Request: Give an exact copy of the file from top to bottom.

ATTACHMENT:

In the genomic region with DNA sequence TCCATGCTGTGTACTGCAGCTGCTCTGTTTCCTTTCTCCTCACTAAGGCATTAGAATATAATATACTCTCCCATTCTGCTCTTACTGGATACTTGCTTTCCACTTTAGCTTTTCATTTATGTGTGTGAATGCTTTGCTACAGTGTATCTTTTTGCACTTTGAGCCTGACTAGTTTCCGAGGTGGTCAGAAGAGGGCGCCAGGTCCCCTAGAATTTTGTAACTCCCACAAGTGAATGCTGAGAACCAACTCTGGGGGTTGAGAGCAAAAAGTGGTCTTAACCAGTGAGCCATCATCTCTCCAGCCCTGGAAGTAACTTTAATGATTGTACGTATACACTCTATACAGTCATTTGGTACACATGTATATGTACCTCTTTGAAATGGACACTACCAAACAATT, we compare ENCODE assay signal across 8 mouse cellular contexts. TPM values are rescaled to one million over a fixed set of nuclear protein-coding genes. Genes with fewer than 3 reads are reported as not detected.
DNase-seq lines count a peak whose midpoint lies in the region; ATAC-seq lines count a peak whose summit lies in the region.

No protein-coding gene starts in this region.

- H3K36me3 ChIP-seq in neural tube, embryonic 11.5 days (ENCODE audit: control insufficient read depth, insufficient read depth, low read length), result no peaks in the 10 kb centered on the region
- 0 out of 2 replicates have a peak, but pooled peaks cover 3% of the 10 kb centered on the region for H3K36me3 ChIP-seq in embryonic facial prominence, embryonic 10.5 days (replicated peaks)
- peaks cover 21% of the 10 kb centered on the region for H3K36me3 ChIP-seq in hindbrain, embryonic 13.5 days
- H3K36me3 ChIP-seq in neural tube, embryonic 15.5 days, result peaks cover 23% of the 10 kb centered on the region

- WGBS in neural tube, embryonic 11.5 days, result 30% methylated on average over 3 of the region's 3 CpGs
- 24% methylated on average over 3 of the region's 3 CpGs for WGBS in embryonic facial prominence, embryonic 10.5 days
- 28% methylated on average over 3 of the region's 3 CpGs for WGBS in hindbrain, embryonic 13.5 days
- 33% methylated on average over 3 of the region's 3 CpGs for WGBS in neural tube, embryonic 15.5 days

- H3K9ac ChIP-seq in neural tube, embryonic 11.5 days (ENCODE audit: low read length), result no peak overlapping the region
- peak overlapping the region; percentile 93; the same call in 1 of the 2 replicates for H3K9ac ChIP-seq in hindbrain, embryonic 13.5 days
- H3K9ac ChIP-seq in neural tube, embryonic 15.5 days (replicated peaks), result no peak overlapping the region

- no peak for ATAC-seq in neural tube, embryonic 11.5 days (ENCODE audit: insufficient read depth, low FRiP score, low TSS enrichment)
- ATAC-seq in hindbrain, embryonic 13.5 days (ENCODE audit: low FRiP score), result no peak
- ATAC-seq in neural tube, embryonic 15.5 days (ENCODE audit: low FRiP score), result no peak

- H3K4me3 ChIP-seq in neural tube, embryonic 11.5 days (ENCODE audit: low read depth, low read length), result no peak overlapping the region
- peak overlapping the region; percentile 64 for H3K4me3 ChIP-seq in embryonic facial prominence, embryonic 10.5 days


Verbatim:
In the genomic region with DNA sequence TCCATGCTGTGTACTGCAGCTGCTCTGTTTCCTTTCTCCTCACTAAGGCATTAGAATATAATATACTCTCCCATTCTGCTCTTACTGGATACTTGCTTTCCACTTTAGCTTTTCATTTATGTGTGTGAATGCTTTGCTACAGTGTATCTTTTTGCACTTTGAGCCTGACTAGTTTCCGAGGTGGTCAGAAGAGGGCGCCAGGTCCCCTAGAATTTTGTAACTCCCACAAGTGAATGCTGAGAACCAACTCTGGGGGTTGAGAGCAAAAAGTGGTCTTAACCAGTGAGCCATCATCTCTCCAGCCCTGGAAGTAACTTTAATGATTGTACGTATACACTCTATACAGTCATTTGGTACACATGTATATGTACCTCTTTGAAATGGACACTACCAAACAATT, we compare ENCODE assay signal across 8 mouse cellular contexts. TPM values are rescaled to one million over a fixed set of nuclear protein-coding genes. Genes with fewer than 3 reads are reported as not detected.
DNase-seq lines count a peak whose midpoint lies in the region; ATAC-seq lines count a peak whose summit lies in the region.

No protein-coding gene starts in this region.

- H3K36me3 ChIP-seq in neural tube, embryonic 11.5 days (ENCODE audit: control insufficient read depth, insufficient read depth, low read length), result no peaks in the 10 kb centered on the region
- 0 out of 2 replicates have a peak, but pooled peaks cover 3% of the 10 kb centered on the region for H3K36me3 ChIP-seq in embryonic facial prominence, embryonic 10.5 days (replicated peaks)
- peaks cover 21% of the 10 kb centered on the region for H3K36me3 ChIP-seq in hindbrain, embryonic 13.5 days
- H3K36me3 ChIP-seq in neural tube, embryonic 15.5 days, result peaks cover 23% of the 10 kb centered on the region

- WGBS in neural tube, embryonic 11.5 days, result 30% methylated on average over 3 of the region's 3 CpGs
- 24% methylated on average over 3 of the region's 3 CpGs for WGBS in embryonic facial prominence, embryonic 10.5 days
- 28% methylated on average over 3 of the region's 3 CpGs for WGBS in hindbrain, embryonic 13.5 days
- 33% methylated on average over 3 of the region's 3 CpGs for WGBS in neural tube, embryonic 15.5 days

- H3K9ac ChIP-seq in neural tube, embryonic 11.5 days (ENCODE audit: low read length), result no peak overlapping the region
- peak overlapping the region; percentile 93; the same call in 1 of the 2 replicates for H3K9ac ChIP-seq in hindbrain, embryonic 13.5 days
- H3K9ac ChIP-seq in neural tube, embryonic 15.5 days (replicated peaks), result no peak overlapping the region

- no peak for ATAC-seq in neural tube, embryonic 11.5 days (ENCODE audit: insufficient read depth, low FRiP score, low TSS enrichment)
- ATAC-seq in hindbrain, embryonic 13.5 days (ENCODE audit: low FRiP score), result no peak
- ATAC-seq in neural tube, embryonic 15.5 days (ENCODE audit: low FRiP score), result no peak

- H3K4me3 ChIP-seq in neural tube, embryonic 11.5 days (ENCODE audit: low read depth, low read length), result no peak overlapping the region
- peak overlapping the region; percentile 64 for H3K4me3 ChIP-seq in embryonic facial prominence, embryonic 10.5 days